by Light CollectiveApr 07, 2020
‘Appa Deepo Bhava’– “Be a lamp unto yourself” - Shakyamuni Buddha
Offering light (such as lighting a candle) has since the Buddha’s time symbolised not just an outer offering, but the most sacred dawning of inner wisdom, clarity, and awareness that awaken all beings from darkness of ignorance.
Along this sacred belief, the Mahabodhi Mahavira Temple in India’s eastern city of Bodh Gaya - the site significantly connected to the life of the Buddha as the place where he attained enlightenment, meditating under a fig tree (since revered as the Bodhi Tree) - is being presented by a long-lasting light offering through a first of its kind project, titled Lighting the Mahabodhi (LTM).
Conceptualised by Siddhartha’s Intent India - an educational society working towards preserving and propagating the country’s rich classical wisdom traditions, with active support from non-profit Vana Foundation and Khyentse Foundation, LTM intends to illuminate the UNESCO World Heritage site with impressive, quality lighting to enhances the temple’s aged infrastructure.
The present architecture, which consists of a 50-m high grand temple, the Vajrasana (the throne which sits on the area where Buddha reached enlightenment), the sacred Bodhi Tree and other six pious sites surrounded by numerous stupas, will receive an immersive lighting scheme as part of the project, giving the thousands of pilgrims who visit the temple every year, a unique touch of divinity.
Bangkok-based Be Lit conceived the lighting design of the project, where their process began with the painstaking task of mapping the ancient facility, some of whose present architectural features date back to the seventh century CE or much earlier. With no archival drawings, layouts or details on record, the complex exercise took two years before the designers began to ideate its lighting from the ground up.
Be Lit sought inspiration in the alteration of the moon cycle, imitating the natural phenomenon that affects architecture during the night. “The purpose of this concept is to signify the laws of nature and principles of Buddhism through the use of architectural lighting conveying that everything always changes,” says Tippaya Prasertsuk, Managing Director at Be Lit.
The architecture of the temple will be illuminated through a mixture of warm and white light that will constantly alternate corresponding to the moon phase. “White light will be brightly illuminated during the full moon, and gently lit during crescent moon,” added Prasertsuk.
The daily, as well as annual activities of the visitors on site were given functional thought. For events such as the Siddhartha Festival - an annual cultural gathering that celebrates the life and teachings of the Buddha - suitable lighting around different areas of the temple, including an alluring stage lighting, has been provided as part of the design. For those who are on a single-day tour, lighting has been orchestrated to create immersive visual scenes that captivates the attention.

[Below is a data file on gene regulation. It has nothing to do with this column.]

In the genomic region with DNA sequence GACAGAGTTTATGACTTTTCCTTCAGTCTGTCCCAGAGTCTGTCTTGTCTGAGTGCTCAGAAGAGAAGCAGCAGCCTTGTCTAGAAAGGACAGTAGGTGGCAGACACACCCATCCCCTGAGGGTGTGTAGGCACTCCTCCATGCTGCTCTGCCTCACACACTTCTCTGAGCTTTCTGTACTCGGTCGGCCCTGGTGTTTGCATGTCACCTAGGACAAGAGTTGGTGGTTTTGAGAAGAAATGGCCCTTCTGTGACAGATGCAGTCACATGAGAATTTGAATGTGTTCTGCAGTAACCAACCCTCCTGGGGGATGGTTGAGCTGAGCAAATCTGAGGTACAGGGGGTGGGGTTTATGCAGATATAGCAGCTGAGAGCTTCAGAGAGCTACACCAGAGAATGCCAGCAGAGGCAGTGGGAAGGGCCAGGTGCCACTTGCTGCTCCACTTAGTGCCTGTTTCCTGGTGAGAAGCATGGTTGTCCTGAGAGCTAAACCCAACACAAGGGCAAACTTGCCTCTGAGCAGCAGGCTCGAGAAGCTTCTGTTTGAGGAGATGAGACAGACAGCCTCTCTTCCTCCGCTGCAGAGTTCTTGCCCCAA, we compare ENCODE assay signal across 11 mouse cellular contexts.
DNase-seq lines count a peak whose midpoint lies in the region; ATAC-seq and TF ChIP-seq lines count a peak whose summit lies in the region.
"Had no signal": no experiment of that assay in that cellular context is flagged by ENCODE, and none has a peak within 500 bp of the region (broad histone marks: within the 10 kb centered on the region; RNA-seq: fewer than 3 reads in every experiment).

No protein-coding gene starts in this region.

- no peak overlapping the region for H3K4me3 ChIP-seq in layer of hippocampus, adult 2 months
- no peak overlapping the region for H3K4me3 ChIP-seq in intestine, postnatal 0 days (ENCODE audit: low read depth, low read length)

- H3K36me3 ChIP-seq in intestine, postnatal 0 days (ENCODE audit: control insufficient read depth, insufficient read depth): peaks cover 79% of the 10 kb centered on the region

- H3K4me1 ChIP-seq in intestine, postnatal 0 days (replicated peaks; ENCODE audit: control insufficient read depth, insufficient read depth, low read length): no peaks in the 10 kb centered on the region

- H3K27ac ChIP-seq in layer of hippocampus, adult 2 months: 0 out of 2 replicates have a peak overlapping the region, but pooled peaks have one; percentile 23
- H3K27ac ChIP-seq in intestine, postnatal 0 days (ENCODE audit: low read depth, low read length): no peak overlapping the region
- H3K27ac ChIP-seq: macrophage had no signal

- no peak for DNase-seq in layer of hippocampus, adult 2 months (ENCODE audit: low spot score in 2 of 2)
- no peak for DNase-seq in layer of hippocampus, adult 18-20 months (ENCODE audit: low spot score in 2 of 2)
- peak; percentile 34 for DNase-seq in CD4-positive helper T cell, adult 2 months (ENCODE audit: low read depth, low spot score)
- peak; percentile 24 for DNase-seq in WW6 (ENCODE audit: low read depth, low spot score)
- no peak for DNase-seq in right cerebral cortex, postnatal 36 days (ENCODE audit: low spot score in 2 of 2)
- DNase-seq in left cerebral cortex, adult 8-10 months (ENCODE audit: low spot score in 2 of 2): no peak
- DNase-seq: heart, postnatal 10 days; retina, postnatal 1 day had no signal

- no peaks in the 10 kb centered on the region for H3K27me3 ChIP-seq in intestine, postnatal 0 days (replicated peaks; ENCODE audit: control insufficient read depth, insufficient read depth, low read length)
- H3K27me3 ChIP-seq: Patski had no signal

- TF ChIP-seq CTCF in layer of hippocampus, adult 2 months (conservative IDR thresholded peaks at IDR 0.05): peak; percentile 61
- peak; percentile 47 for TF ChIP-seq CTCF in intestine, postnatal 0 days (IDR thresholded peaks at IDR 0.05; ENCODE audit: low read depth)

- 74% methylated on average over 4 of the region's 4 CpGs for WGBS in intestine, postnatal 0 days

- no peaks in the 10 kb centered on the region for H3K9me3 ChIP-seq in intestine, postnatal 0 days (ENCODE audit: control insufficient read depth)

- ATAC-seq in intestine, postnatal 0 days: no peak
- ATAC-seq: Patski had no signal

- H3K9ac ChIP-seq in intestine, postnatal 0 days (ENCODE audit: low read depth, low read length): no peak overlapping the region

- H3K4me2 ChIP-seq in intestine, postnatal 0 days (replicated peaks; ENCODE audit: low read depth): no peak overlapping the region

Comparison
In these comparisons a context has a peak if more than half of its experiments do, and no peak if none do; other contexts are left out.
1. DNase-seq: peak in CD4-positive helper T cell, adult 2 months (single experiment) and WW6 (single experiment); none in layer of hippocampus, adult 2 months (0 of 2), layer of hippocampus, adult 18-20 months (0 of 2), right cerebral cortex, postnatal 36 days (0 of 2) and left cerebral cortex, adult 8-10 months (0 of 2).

Design Matrix, a New Delhi-based lighting design practice, came on board in 2018 to conceptualise this concept into a real project. They held the responsibility of dealing with the complex site issues that arise from the tremendously old infrastructure, the massive footfall, and in keeping the sensitivity and the sanctity of the pilgrim experience intact to an ingenious execution of the proposed lighting with no to minimal interventions in the existing architectural features.
“The design of the lighting would be such that it brings a sense of coherence, and at the same time looks into all aspects involved when designing lighting for a public space with respect of ease of movement of pilgrims around the premises, security and most importantly maintenance,” says Sanjeev Nangia, Principal at Design Matrix.
The temple has developed its existing lighting infrastructure over the years from the various light offerings that Buddhist pilgrims from across the world have donated in the form of light fixtures. “Many of these fixtures have outlived and are non-functional presently, or some are difficult to maintain due to non-availability of spares and replacements,” adds Nangia.
To combat the operating costs of these fixtures, which compared to readily available LEDs is quite high, it was envisioned to provide a permanent well-designed lighting installation within the temple complex. The installation comprises of an automated system equipped with durable, energy compliant and weather-resistant light fixtures to ensure minimal light pollution, and systematised controls.
To keep the sacred ritual of the light offering intact, suitable donation matrix has been proposed so that people can sponsor the light scenes. “The offerings which were earlier done by bringing light fixtures,” says Nangia, “could now be done by donating to light the premises for few hours or more.”
Lighting the Mahabodhi, which is expected to be entirely executed on ground by September 2020, is set to manifest a new avatar of the historic monument, which having influenced Buddhist architecture across the world continues to reinforce the faith of thousands of devotees seeking the elixir of nirvana.